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. Last Updated: 07/27/2016

Pushkin and Pulp Rub Shoulders at Fair




The two-hundred and two-month-old national poet Alexander Pushkin rules the world at the 12th Moscow International Book Fair that runs through Sunday and offers visitors a unique opportunity to stock up on recent Russian titles at cut-rate prices.


Even though the party is over - his birthday was on June 6 - Pushkin pops up in every nook and cranny of the two-floor exhibit in the shape of fresher, revised and ever more beautiful editions of his works. Taking center stage at the fair is the collective exhibit, Dedication of Russian Publishers to the 200th Anniversary of Pushkin, with about 300 works by and on the poet, published over the past two years.


"He is alive," said Galina Shetinina, spokeswoman for the Press Ministry, which runs the exhibit. "He was born with us. He appeals to each period of a man's life."


But is he commercially viable?


"C'mon, what about Tchaikovsky, opera and drama?" Shetinina said. "There are now new interpretations, new understanding of his works. Everything will go on."


As proof she cited the Russky Put publishing house, which will publish at the end of this year the first ever encyclopedia entirely devoted to Pushkin's "Eugene Onegin."


Alexei Panaiotti, advertising manager at the St. Petersburg-based Azbuka publishing house, said the Pushkin craze will fade away with the jubilee. Nevertheless, Panaiotti maintains that the classics are still viable, even if Russian's tastes have veered toward pulp fiction.


"It sounds strange, but people still read classics," he said, adding that his company produced a series of Russian and foreign classics two years ago that has now reached 1 million copies. And they still plan to issue five or six books this year.


Shetinina said Vladimir Nabokov and Andrei Bitov are now the most popular classical authors. "Many new authors haven't remained truly national writers," she said wistfully.


INFRA.M, a company at the forefront of the publishing industry since 1992, has decided to stay away from the Pushkin trend. Its marketing deputy director, Galina Zinkovich, said people are making money on his persona.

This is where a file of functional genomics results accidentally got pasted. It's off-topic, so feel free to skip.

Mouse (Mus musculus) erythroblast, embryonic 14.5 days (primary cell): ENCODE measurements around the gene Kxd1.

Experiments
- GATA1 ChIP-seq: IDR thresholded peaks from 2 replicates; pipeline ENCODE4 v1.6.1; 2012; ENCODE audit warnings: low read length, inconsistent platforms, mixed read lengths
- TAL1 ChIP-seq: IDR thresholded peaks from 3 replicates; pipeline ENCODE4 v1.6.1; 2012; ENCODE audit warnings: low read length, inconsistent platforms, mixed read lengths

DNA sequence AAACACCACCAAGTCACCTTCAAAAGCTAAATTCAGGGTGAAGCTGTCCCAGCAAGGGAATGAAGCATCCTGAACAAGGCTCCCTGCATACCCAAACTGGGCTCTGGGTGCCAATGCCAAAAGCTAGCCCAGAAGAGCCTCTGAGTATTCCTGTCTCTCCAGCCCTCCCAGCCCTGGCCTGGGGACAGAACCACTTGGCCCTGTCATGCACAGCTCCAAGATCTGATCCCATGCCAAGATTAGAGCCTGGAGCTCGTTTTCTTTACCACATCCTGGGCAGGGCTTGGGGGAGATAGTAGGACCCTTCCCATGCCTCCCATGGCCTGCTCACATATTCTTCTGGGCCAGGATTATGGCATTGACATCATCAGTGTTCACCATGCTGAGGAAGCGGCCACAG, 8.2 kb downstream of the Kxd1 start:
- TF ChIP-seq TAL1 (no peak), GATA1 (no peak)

"You should sell books that educate people," she said, adding that she had felt "ashamed" after publishing a book on Monica Lewinsky earlier this year.


Zinkovich said that between 1991 and 1992, Russia's Union of Publishers collapsed, leaving publishing houses to fend for themselves. "For some it was better, for others it was worse."


INFRA.M kept its head above those troubled times by widening its range of books, and now publishes books and periodicals on law, economics and the English language.


As for the favorites in modern Russia, detective and romance novels still prevail. The array of encyclopedias and "do-it-yourself" books are also a rich novelty on the Russian market. Tatyana Derevianko, commercial director at ATC Press, said their most popular titles are from the Practical Psychological series, such as "Practical Psychology for Little Girls or How to Behave Toward Boys."


The one shadow hanging over the hundreds of Russian and foreign publishers and visitors at the opening of the fair Wednesday was the rise of book prices.


Vadim Siniansky, vice president of the Russia Association of Book Publishers, said the rise is due to the cost of paper, which itself fluctuates with inflation. This year, he said, paper costs had increased 3 1/2 times, so book prices had doubled.


Derevianko said huge amounts of paper are now being exported to be sold at higher prices. Imported material is also expensive. She said paper sold last year abroad at $800 per ton cost $1,800 in Russia. "Right now, we have expensive and bad quality paper," she said. "And there is no law that puts some limits on this."


Siniansky gave his verdict on Russia's 11,000 registered publishing houses, 2,000 of which release books. "Publishing is doing great. But it is book sales that are suffering. They are hampering the publishing process."


This is in contrast to last year when after the crisis book sales actually increased, Siniansky said. "People cut down on multimedia entertainment, like the Internet. But they still needed to do something with their hands, and books were the cheapest option."


He added that interesting trends are taking root: Russian bookstores are uniting and opening several branches, on the model of Dillons and Barnes & Nobles in the West.


Elena Roshina, a housewife who is into esoteric literature, is undeterred by the market's ups and downs.


"This year's choice is smaller than last year's and prices are higher. But still, I've found what I needed," she said.


The fair runs through Monday from 10 a.m. to 7 p.m. in Pavilions 20 and 57 of the All-Russian Exhibition Center (formerly VDNKh, now VVTs).Tel. 181-9504. Metro: VDNKh. Entry to the fair costs 30 rubles.